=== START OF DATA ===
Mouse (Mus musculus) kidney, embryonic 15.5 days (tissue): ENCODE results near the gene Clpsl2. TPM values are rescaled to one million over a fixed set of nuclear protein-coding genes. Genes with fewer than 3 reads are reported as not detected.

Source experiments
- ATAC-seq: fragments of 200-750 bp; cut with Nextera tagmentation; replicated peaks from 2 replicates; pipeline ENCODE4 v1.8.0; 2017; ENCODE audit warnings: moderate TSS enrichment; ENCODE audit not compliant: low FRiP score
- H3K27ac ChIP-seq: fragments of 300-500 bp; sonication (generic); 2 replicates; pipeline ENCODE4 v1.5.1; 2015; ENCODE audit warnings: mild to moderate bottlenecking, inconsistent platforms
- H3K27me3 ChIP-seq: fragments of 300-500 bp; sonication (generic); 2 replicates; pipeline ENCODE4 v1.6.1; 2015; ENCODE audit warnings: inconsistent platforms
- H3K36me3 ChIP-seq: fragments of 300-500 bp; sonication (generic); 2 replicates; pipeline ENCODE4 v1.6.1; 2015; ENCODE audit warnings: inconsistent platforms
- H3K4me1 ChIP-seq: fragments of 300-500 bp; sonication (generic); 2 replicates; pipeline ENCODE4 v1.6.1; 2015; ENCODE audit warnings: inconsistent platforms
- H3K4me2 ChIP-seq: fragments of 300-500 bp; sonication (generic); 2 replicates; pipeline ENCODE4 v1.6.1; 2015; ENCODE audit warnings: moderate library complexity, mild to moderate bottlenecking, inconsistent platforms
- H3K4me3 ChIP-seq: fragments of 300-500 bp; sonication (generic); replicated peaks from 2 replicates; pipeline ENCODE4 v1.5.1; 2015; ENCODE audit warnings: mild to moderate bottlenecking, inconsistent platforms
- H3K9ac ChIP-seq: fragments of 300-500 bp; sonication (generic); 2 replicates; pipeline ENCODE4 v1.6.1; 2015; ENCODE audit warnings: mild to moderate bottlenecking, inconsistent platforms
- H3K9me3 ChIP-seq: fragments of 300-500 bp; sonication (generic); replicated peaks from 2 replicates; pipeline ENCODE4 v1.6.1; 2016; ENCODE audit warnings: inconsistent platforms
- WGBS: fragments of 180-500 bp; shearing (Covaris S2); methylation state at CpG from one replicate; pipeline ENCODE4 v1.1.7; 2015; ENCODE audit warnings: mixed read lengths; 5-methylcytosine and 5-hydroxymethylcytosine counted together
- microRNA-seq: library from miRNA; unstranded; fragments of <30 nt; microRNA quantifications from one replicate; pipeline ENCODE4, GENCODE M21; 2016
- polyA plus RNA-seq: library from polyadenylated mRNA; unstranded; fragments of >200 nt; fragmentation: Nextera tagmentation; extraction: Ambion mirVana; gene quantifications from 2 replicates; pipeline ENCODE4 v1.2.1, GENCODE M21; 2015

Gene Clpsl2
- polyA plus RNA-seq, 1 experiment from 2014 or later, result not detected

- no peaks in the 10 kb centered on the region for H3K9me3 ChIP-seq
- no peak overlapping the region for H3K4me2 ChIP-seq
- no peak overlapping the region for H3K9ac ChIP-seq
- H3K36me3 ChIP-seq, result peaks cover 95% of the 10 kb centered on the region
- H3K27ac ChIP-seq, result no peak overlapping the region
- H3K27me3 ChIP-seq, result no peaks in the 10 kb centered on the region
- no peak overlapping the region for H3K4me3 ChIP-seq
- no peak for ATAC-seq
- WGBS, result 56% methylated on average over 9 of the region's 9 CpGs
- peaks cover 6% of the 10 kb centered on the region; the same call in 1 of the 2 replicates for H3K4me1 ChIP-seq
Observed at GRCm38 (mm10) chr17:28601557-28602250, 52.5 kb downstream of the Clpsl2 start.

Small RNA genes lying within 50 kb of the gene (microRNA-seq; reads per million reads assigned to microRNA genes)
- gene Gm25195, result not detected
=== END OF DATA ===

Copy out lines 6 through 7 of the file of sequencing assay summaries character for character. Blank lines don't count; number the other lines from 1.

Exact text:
- H3K36me3 ChIP-seq: fragments of 300-500 bp; sonication (generic); 2 replicates; pipeline ENCODE4 v1.6.1; 2015; ENCODE audit warnings: inconsistent platforms
- H3K4me1 ChIP-seq: fragments of 300-500 bp; sonication (generic); 2 replicates; pipeline ENCODE4 v1.6.1; 2015; ENCODE audit warnings: inconsistent platforms